5. Creates a Time Capsule
I don’t know how these kids will feel years from now. I was thinking of that when I put up the YouTube videos from Book Club for Kids episodes we taped a hundred years ago in Los Angeles. Those kids probably have kids of their own by now! But I think they’d be pleasantly surprised at how smart and articulate they were as kids.
The first time we really listened back to the early episodes was when Nate was on Sampler. You know how it is. When you’re working, it’s rare that you go back and listen to the early stuff. You’re just focused on the next episode. But the first thing that we noticed on Sampler was Nate’s speech. He couldn’t pronounce his L’s and R’s. (NOTE: To be fair, Nate starting podcasting when he as five.) He can now read and write and he now knows how to do follow up questions. We actually practiced follow up questions in the car when we were running errands one day.
It’s amazing to think about how much we all change. Phsyically, Ainsley’s voice changed so much from before she had her tonsils out to after. We had been worried about that decision — it was hard to put her into surgery — but when we went back and heard the difference in how she sounded, it actually helped us feel a lot better about going through with it, because you could really tell how much her airway was being blocked by the swelling of her tonsils and adenoids. That’s a very visceral example of a change — of course there are so many linguistic and emotional and developmental changes that get marked as well.
Last week, I was having dinner with my husband and kids at a restaurant. My 9-year old son Rhett, busted out with “Would you rather me get a tattoo or smoke a cigarette?” (Uh…Tattoo DUH!) I hope he’s planning on doing either of these things, but this question led to a 40-minute impromptu game of irreverent, family “Would You Rather.” We were all laughing so hard from each other’s questions and answers that tears were shooting from our eyeballs and onto our plates. Afterwards, I took my 7-year-old daughter Birdie, to the restroom, and she said, “I just love when we’re having a conversation that’s so good, I don’t even want to get out of it.” I’ll never forget that moment.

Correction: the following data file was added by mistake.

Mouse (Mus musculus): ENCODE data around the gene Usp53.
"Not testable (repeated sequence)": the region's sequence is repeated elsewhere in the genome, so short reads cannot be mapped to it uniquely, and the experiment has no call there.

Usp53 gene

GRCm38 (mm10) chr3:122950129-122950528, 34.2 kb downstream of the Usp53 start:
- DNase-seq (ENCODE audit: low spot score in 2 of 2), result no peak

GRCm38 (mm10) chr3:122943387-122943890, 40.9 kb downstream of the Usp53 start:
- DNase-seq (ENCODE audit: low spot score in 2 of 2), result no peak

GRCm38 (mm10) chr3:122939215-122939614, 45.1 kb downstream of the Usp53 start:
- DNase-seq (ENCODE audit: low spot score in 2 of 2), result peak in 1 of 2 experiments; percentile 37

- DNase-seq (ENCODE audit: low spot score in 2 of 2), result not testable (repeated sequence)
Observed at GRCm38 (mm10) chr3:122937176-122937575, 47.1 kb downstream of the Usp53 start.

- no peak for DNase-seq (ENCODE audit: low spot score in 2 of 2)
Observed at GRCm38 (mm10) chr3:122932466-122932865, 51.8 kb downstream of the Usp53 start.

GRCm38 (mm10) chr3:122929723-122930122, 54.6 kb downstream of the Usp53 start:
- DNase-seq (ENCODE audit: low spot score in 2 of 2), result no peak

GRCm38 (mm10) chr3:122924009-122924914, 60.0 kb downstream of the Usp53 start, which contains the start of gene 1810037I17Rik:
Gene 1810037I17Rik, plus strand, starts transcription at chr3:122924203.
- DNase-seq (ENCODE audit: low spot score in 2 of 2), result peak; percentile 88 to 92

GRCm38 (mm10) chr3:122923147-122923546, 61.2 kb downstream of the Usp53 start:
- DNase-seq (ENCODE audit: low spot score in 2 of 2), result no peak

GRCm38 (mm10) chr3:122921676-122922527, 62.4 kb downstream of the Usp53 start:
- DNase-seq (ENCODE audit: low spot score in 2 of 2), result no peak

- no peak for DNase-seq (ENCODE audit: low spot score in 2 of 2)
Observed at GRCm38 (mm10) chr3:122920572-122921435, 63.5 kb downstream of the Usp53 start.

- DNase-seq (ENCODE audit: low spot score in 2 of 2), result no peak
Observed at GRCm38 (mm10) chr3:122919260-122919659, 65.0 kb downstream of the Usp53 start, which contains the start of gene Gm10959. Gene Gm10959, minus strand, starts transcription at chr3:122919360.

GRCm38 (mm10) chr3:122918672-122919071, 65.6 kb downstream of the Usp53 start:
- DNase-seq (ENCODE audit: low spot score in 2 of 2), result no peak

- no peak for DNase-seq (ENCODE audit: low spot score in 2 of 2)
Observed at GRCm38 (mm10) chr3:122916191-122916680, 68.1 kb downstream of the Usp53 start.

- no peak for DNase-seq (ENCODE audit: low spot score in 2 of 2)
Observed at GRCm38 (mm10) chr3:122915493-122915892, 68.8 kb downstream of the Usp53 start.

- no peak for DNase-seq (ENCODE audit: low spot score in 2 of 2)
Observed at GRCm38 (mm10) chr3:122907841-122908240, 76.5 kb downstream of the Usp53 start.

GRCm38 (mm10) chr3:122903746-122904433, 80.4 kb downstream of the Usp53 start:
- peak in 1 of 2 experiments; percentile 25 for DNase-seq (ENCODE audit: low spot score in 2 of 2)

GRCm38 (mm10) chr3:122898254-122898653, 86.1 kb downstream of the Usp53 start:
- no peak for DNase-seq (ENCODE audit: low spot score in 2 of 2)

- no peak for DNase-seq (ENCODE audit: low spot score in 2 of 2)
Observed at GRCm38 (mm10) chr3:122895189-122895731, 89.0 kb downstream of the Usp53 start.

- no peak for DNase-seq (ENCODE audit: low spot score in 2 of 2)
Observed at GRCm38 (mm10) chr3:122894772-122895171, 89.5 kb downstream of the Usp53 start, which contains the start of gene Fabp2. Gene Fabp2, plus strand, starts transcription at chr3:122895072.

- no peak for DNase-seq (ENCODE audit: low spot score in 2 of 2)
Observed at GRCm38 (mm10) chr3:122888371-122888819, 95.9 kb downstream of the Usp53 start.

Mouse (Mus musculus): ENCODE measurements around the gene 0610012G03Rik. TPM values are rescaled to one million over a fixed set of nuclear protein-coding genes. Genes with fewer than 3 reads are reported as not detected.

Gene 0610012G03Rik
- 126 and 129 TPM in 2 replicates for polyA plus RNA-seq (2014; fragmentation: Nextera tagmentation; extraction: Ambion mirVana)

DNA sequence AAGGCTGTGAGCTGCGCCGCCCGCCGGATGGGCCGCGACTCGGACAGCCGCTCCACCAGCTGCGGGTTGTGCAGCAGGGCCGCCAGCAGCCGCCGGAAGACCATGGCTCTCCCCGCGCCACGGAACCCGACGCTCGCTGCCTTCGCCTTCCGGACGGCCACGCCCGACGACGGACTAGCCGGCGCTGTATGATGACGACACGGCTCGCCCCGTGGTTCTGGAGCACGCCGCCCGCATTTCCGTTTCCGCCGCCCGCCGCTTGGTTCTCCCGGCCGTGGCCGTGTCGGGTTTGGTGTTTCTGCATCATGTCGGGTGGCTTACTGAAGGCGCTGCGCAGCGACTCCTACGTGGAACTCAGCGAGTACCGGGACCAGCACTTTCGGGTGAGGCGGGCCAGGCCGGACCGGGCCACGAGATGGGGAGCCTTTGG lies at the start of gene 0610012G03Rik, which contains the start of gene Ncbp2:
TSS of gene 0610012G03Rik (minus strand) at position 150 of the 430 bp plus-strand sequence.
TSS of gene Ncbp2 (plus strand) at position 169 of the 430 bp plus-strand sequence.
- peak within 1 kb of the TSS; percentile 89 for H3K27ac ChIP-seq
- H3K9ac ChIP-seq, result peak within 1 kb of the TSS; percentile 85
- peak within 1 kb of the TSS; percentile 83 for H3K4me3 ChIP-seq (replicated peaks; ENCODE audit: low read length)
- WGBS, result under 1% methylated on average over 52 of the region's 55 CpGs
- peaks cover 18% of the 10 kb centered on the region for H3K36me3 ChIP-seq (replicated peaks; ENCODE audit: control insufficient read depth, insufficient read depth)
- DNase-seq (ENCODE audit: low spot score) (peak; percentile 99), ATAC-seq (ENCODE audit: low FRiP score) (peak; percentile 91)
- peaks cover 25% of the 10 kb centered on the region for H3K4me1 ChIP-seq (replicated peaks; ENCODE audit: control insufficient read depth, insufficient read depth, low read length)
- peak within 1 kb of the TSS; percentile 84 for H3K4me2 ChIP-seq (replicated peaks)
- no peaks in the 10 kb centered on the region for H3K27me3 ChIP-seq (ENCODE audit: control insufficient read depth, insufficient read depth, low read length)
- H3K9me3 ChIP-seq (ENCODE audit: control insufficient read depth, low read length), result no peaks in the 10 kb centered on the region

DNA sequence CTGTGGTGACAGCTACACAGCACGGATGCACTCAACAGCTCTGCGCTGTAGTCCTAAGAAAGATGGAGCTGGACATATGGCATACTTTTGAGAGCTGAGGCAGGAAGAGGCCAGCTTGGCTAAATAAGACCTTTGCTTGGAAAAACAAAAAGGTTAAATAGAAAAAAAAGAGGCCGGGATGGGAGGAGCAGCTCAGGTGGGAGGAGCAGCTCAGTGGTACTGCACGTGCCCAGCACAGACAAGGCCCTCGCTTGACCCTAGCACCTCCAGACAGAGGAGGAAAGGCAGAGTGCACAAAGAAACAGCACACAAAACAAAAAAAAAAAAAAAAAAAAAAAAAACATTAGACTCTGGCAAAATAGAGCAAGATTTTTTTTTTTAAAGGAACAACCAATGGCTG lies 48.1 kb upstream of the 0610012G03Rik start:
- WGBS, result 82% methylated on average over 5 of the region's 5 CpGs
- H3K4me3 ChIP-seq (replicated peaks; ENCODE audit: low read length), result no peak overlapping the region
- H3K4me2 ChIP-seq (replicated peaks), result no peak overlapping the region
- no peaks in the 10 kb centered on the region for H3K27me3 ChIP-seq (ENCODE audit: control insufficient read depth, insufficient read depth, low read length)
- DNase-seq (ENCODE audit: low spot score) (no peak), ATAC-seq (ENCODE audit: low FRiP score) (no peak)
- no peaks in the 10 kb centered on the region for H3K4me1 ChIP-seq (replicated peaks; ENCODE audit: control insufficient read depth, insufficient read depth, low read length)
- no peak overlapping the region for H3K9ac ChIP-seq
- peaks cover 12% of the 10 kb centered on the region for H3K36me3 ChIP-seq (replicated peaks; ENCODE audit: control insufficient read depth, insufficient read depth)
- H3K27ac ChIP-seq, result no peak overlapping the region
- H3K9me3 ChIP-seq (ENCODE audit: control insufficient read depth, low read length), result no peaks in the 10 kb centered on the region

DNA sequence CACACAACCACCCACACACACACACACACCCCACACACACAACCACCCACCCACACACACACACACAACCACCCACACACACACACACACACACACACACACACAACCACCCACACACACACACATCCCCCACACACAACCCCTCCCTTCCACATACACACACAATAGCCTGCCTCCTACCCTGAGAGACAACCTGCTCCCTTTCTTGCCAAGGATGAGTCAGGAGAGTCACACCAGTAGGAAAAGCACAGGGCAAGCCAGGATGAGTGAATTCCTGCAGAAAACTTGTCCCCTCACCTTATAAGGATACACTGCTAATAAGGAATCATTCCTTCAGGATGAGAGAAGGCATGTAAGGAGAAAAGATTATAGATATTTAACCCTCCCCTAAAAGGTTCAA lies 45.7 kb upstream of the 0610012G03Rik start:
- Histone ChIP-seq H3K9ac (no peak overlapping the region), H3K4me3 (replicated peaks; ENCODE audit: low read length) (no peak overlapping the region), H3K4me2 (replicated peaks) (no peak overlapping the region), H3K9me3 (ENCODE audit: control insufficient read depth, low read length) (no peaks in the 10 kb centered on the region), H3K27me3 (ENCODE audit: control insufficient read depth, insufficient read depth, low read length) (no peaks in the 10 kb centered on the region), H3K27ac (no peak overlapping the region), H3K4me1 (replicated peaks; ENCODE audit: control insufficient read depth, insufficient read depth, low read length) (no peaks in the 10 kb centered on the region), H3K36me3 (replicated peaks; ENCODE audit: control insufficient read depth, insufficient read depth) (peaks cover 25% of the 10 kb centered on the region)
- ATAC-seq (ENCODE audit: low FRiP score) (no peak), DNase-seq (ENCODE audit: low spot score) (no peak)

If you’re interviewing a kid…whether you know them or not, made them or not — if the conversation is so good that neither of you even want to get out of it, you’re probably doing it right.
So, are you convinced? Give it a try and set yourself up for success with these great Tips for Interviewing Kids. One thing’s for sure, it’s pretty fun to flip the mic and have them interview you…
Andrew Barkan makes Ear Snacks, a podcast for younger kids about the world.
Eliza Gregory is an artist, educator & mom living in Woodland, CA.
Eric Butkus produces his son Nate’s podcast The Show About Science from Wilmette, IL.
Kids Listen is a grassroots organization of advocates for high-quality audio programming for kids.
Kitty Felde hosts and produces The Book Club for Kids podcast.